Vanessa had been released from the asylum at last, just in time for Christmas. Millicent and Mirabelle brought her over to Ruby.
“I’m so glad to see you both,” Vanessa was saying to them. “It…sometimes seems strange there are two of you…but I think that’s all right?”
“It’s perfect,” said Millicent. “And you look wonderful.”
“And this must be…Ruby, yes?” said Vanessa. “Ruby…Fitzgibbons?”
“Fitzgibbons Cuevas,” said Millicent. “Ruby, this is Vanessa. My mother.”
“How wonderful to finally meet you,” said Ruby. “I’ve heard so much about you.”
“Thank you. Your hair is very red, isn’t it?”
“Oh, thank you.”
“Who does it for you?”
Dr. Born and Dr. Orange met at the bar. “Julius! Happy New Year! Let’s consult the list of things we are allowed to talk about with each other.”
They flipped through their government-issued notebooks.
“The Yankees,” said Dr. Born. “I think they will win the World Championship again.”
“I favor the team from Brooklyn,” said Dr. Orange. “And the war, that’s terrific, isn’t it?”
“Nice talk. Let’s do this again next year.”
Senator Grey brought Jimmy into his library. In one corner, half in the shadows, was a tall, rugged man wearing a Marine colonel’s uniform.
“This is that guy from the War Department who wanted to see you,” said the Senator.
“Hello, Francis,” said Jimmy.
Francis O’Donnell stalked into the light. “Jimmy,” he barked without preamble. “I have a mission for you.”
“What are you doing with the war department?”
“SERVING MY COUNTRY! There’s a little outfit we’re forming, the Organization of Strategic Services. I’ll tell you about it on the way.”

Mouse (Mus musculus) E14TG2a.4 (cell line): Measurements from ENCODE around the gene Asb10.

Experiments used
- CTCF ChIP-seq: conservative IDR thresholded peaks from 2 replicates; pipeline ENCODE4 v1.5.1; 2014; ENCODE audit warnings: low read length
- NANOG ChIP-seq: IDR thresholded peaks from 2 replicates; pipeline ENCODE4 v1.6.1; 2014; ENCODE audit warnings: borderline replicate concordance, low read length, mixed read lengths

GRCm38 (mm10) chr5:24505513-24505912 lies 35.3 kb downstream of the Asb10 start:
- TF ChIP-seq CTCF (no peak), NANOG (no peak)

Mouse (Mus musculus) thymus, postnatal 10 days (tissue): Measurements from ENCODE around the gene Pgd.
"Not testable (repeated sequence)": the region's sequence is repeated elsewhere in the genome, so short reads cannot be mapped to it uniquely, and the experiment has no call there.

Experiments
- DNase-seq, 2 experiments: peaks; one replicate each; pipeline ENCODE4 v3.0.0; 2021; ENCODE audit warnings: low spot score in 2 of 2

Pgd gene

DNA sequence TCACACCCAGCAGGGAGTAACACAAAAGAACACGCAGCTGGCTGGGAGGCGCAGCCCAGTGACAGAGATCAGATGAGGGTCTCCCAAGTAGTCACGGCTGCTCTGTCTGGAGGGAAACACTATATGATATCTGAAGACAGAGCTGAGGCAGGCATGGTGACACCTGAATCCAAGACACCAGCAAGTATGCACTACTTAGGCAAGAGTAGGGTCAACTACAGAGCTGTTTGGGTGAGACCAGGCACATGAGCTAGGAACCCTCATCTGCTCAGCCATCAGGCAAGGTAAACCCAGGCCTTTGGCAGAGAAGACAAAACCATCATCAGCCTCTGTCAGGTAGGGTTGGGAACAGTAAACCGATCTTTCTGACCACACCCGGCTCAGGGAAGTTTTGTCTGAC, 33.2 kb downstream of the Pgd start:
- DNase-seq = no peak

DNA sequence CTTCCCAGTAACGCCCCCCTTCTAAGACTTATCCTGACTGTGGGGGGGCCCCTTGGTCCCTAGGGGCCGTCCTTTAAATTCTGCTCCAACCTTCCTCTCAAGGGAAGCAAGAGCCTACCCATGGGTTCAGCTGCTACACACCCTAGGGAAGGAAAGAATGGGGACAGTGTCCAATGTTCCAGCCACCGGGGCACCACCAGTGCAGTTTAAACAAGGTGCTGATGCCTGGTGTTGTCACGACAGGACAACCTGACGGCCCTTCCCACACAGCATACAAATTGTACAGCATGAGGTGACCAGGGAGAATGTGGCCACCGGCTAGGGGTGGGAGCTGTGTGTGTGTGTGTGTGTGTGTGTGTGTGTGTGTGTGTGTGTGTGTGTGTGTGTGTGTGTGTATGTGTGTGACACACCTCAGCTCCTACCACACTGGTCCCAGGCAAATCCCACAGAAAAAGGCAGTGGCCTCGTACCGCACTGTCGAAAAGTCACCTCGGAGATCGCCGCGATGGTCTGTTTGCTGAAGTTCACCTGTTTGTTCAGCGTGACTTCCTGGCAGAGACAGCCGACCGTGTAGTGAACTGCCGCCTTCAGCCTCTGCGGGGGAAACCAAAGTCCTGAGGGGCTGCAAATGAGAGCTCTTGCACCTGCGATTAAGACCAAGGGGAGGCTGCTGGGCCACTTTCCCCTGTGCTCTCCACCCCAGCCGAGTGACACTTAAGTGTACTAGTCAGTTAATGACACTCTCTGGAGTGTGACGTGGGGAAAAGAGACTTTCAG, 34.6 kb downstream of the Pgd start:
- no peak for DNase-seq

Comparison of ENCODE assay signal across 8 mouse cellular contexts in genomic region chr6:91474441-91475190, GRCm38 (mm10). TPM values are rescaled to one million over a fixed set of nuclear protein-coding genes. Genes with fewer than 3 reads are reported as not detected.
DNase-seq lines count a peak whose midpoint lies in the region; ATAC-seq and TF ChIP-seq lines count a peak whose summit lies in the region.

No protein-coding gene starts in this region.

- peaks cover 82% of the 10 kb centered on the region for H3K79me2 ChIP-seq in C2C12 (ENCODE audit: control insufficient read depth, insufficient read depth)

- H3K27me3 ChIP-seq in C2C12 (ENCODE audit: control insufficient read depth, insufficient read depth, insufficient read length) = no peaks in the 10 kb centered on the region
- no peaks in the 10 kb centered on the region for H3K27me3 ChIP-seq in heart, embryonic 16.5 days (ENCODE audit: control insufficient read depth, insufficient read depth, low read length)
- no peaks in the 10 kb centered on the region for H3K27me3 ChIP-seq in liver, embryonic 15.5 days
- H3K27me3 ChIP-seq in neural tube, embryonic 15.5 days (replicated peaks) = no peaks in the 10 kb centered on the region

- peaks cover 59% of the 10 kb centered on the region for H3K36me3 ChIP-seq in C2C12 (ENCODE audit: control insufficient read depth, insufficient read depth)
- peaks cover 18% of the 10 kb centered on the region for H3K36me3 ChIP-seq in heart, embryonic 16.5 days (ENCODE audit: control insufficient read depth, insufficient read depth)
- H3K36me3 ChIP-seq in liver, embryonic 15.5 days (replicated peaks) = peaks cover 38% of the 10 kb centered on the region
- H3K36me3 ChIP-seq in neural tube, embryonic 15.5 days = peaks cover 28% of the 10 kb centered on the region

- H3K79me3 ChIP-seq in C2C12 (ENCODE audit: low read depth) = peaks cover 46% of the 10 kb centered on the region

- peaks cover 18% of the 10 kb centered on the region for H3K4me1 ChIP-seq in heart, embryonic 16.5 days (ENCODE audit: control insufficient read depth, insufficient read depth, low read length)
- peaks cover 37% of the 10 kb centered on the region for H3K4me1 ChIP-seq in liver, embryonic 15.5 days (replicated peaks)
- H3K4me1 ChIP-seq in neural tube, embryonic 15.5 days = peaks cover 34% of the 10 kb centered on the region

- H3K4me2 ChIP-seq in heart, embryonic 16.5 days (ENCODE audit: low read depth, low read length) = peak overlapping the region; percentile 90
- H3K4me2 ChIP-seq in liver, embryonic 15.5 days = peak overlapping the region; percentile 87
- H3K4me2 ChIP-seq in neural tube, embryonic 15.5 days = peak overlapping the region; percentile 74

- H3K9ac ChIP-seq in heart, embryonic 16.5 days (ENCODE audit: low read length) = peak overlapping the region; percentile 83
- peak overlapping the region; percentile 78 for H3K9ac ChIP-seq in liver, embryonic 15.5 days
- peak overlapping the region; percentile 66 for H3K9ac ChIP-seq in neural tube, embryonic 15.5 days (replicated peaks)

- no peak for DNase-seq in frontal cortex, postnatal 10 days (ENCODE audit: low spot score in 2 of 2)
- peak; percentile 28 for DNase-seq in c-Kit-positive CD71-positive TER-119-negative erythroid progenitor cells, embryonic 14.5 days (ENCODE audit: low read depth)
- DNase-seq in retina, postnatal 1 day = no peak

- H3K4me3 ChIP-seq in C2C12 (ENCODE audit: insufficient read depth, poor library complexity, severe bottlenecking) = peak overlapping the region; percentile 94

Dawn broke clear and cold the morning of the 14th of January. Inside the Grey’s mansion, the party was still in swing. Jimmy opened a second story window, crawled out on the windowsill, and then slid down a drainpipe.
He froze for a second, listening intently while glancing around. Finally he waved for Francis to come down as well and turned the corner of the house.
Ruby was standing there waiting for him. “Look who finally learned how to sneak up on people,” she said.
Jimmy frowned, then shook his head, then sighed. “I guess I can’t keep you from coming, can I?”
“I love you for even asking the question. Where are we headed?”
“Burma, to start,” said Francis, coming around the corner. “Both you and your husband are coming, I take it? Good. I think I have something just right for your talents.”
And a few hours later, the Brightening Dawn lifted up, turned over the Bay, silhouetted against the sun. Below, Los Angeles woke to another day, or turned in from yet another endless night shift. But that didn’t matter, in the long run. It didn’t matter if they were rich or poor, they were still free even if they didn’t know it. For the moment.
Free, in a way they couldn’t appreciate. Free to be ignorant, free to think that a landlord’s overdue notice was the worst thing that could happen to them. Free to live and die and maybe even do something that the rest of them would remember for a short time, a year, a century, a civilization.
And on high, Olympian, the gods looked down uncaring and uncomprehending, disinterested in the organic infestation on this measly planet, set upon their own schemes and trials. None of them would take notice of this puny unevolved species. None of them but one, the one who carried their message to an insensate universe, their soul, their magician and trickster, unable to avoid noticing these creatures because they were a part of It. A meddler, a torturer, a soul lost upon the void, drowned in a sea of silence…
And that reminds me of a guy I know.